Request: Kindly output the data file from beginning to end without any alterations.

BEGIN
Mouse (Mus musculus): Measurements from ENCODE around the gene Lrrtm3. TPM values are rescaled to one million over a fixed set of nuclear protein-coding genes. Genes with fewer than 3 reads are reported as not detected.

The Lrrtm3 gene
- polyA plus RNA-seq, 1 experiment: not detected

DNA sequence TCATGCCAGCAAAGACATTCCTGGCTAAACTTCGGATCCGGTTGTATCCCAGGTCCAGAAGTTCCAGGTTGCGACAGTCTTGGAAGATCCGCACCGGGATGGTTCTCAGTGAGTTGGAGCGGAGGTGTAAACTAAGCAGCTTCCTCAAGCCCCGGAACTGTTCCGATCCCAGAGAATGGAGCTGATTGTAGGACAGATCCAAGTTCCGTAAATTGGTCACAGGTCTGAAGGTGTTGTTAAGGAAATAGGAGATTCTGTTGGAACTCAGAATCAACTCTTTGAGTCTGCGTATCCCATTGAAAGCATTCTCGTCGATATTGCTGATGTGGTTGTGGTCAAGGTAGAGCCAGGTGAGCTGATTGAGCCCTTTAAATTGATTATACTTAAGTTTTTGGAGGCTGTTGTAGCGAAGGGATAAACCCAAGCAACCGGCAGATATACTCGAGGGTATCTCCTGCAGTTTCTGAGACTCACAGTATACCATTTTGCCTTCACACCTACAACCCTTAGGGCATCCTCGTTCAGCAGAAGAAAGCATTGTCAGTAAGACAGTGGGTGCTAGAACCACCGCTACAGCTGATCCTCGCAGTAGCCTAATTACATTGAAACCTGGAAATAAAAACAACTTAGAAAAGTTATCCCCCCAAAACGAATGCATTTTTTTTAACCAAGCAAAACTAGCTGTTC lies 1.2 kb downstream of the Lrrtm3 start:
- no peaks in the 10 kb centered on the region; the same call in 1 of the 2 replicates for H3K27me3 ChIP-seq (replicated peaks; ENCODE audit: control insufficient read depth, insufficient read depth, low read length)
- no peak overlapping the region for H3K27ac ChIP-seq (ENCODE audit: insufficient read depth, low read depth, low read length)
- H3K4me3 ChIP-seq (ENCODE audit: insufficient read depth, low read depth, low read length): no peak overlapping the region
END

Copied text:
Mouse (Mus musculus): Measurements from ENCODE around the gene Lrrtm3. TPM values are rescaled to one million over a fixed set of nuclear protein-coding genes. Genes with fewer than 3 reads are reported as not detected.

The Lrrtm3 gene
- polyA plus RNA-seq, 1 experiment: not detected

DNA sequence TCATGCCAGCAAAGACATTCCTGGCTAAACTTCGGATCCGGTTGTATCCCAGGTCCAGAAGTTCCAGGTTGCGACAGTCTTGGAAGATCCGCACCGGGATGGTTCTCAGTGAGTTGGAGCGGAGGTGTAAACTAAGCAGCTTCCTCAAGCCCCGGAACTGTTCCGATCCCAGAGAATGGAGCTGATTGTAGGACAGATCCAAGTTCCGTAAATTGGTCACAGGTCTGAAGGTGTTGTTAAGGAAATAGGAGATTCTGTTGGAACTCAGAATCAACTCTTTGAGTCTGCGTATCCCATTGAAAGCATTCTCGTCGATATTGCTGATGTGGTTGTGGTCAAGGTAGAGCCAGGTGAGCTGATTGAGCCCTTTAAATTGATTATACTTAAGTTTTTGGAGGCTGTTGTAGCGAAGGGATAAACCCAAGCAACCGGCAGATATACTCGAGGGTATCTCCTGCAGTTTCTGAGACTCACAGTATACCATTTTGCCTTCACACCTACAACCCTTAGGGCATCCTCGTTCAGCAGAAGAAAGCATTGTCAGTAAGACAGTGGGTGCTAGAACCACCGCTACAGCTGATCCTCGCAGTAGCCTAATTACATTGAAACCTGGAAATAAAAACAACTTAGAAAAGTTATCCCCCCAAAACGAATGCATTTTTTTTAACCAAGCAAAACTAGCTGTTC lies 1.2 kb downstream of the Lrrtm3 start:
- no peaks in the 10 kb centered on the region; the same call in 1 of the 2 replicates for H3K27me3 ChIP-seq (replicated peaks; ENCODE audit: control insufficient read depth, insufficient read depth, low read length)
- no peak overlapping the region for H3K27ac ChIP-seq (ENCODE audit: insufficient read depth, low read depth, low read length)
- H3K4me3 ChIP-seq (ENCODE audit: insufficient read depth, low read depth, low read length): no peak overlapping the region